My nipples don't stick out as much as I think they should. Will I be able to breastfeed successfully?
Yes, you can breastfeed even if your nipples are flat or inverted. Babies feed on areolas, not nipples. When babies latch on and suck, they draw the nipple out, making it just the right size and shape for effective breastfeeding.
If you're wondering about whether or not your nipples are inverted, gently compress the areola (the pigmented area around the nipple) between your thumb and forefinger. Most nipples will protrude. Flat nipples don't do anything at all. Inverted nipples will retract. It's not unusual to have one nipple that is flat or inverted and one that is not.
It used to be common practice to treat flat or inverted nipples prenatally with nipple-stretching exercises and/or breast shells (plastic cups worn inside the bra that press on the areola, forcing the nipple out). Yet studies comparing treated with untreated groups showed the treated groups actually were less successful at breastfeeding. Most breastfeeding specialists no longer recommend prenatal nipple treatment. They believe that all the attention given to nipples prenatally makes the mother feel that her breasts are inadequate, setting her up for breastfeeding failure.
GETTING BABY STARTED AT THE BREAST
An alert newborn who latches on and sucks well is the best remedy for flat or inverted nipples. It's easiest for baby to learn to latch on in the first day or two after birth, before your milk comes in. Engorgement tends to make flat nipples flatter, which makes learning to latch-on more difficult. Plan on rooming-in with your baby right from the start, so that the two of you can have lots of practice with breastfeeding.
If you are having difficulties latching your baby on because of flat or inverted nipples try these suggestions:
Pay close attention to how baby takes the breast. Review Latch-on basics and get hands-on help from a lactation consultant. Baby should grasp the breast with a wide-open mouth.
"Make" a nipple. Use the "breast-sandwich" technique to get more breast tissue into baby's mouth. Hold your breast well back on the areola, with your fingers underneath and thumb on top. Press in with thumb and fingers while at the same time pushing back toward your chest wall. This elongates and narrows the areola, which enables baby to latch on more easily.
Use a breast pump to draw out your nipples before feedings. The high-quality electric pumps available on hospital maternity wards will do the best job of drawing out the nipple without damaging it. You can also purchase a device specially designed to draw out an inverted nipple before feeding the Evert-It Nipple Enhancer , or ask a nurse or LC to help you make your own with a 10 cc disposable syringe. Remove the plunger, and with a sharp knife cut off a half inch from the nozzle end. Insert the plunger into the cut end of the syringe. Place the uncut open end of the syringe over your nipple so it rests up against your areola. Gently pull on the plunger to draw out your nipple just before putting baby to the breast.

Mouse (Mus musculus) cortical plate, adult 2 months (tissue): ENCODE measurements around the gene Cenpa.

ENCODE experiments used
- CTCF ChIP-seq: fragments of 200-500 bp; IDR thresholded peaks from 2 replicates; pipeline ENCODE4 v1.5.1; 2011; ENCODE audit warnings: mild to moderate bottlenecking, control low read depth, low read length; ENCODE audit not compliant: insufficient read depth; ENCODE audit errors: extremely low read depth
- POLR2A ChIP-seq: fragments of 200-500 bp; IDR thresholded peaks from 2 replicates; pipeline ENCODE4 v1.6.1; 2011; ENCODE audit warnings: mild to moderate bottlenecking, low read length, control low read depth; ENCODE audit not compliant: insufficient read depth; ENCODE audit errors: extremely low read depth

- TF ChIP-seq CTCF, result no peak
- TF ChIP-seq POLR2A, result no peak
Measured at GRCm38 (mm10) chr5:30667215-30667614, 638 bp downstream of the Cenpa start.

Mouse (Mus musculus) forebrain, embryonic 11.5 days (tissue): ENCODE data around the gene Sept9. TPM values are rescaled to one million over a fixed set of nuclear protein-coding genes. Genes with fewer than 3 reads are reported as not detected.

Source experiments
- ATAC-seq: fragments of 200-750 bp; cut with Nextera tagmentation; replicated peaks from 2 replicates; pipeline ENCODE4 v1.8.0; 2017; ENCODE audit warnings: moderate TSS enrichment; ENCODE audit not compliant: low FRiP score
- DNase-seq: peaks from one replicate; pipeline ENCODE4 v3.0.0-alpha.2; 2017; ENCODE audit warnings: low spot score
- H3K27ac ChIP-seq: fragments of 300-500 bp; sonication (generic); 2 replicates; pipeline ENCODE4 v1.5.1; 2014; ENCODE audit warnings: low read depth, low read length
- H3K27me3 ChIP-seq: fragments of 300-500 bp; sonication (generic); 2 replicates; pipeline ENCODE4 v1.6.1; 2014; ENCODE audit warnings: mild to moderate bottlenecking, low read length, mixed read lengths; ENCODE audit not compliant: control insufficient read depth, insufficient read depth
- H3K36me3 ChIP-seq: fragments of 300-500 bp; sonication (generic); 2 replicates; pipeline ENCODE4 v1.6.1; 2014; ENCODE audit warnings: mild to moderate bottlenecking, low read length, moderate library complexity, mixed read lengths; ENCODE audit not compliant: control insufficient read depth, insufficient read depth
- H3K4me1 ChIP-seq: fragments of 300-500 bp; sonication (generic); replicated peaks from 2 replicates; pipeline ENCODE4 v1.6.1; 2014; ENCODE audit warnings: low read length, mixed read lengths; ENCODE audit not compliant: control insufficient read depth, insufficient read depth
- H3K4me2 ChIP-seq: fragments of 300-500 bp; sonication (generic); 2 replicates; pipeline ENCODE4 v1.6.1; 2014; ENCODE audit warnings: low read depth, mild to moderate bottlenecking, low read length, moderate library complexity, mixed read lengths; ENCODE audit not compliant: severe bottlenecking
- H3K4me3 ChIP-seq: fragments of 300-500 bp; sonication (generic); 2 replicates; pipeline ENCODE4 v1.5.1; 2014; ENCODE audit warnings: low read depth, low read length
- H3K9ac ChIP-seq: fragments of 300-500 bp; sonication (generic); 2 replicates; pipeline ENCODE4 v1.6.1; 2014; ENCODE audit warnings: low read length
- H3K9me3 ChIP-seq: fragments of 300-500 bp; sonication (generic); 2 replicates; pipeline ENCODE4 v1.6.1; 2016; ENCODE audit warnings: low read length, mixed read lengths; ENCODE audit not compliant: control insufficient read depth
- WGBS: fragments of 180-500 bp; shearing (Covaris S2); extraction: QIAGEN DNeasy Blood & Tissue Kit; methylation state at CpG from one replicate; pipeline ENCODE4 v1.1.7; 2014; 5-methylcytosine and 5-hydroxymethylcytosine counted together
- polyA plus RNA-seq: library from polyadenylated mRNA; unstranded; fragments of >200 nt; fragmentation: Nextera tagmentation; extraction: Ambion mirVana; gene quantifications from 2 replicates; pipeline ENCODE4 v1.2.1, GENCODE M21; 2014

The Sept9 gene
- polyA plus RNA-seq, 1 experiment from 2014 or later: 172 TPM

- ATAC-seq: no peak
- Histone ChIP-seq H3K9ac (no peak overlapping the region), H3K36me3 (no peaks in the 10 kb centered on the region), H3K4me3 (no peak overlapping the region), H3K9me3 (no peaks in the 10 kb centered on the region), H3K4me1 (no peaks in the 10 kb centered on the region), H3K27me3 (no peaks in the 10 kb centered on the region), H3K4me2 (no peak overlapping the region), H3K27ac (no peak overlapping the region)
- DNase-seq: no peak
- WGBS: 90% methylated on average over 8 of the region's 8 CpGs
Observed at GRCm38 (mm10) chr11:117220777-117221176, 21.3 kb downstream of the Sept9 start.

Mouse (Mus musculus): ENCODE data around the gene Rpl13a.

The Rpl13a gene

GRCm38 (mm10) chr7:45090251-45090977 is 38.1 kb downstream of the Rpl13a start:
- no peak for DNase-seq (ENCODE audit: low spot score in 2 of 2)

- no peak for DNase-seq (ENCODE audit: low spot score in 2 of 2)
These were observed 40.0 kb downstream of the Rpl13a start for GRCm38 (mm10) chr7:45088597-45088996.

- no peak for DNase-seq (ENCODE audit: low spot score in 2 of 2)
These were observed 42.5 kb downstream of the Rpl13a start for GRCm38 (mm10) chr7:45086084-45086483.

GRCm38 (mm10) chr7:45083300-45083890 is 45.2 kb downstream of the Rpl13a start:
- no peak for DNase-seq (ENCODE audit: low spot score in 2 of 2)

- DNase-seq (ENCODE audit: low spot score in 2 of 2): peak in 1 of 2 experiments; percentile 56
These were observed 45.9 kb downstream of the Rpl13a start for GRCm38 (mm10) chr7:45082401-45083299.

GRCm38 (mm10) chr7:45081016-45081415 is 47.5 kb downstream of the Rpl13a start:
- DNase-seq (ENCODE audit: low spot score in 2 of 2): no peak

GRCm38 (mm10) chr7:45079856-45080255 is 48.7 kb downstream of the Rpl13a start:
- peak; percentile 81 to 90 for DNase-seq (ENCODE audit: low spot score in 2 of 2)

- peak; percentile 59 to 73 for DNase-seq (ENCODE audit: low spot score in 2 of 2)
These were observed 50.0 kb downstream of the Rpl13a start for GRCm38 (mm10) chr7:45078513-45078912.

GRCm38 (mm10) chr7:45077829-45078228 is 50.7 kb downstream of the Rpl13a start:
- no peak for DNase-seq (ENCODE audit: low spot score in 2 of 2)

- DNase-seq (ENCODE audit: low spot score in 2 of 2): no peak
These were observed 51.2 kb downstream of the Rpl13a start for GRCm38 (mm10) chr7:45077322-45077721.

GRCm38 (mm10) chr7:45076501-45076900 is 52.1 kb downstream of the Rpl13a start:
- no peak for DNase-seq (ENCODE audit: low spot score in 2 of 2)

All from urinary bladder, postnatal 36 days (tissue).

Try wearing breast shells designed for flat or inverted nipples between feedings or for thirty minutes before feedings. Breast shells are made of plastic. They have two parts: a back with a hole through which the nipple can protrude and a rounded dome that fits inside your bra. Pressure on the shell from your bra against the areola gradually stretches out adhesions and allows the nipple to protrude. Be sure to wash these shells with soap and hot water between feedings and discard any milk that collects in them while you wear them in your bra. Note that shells come with two types of backs; the one with the larger hole is meant for treatment of sore nipples. Be sure to use the back with the small hole, which fits close to the nipple base.
If baby continues to have difficulty latching on, try a nipple shield. You can get these from a lactation consultant who will also advise you on how to use the nipple shield without compromising your milk production.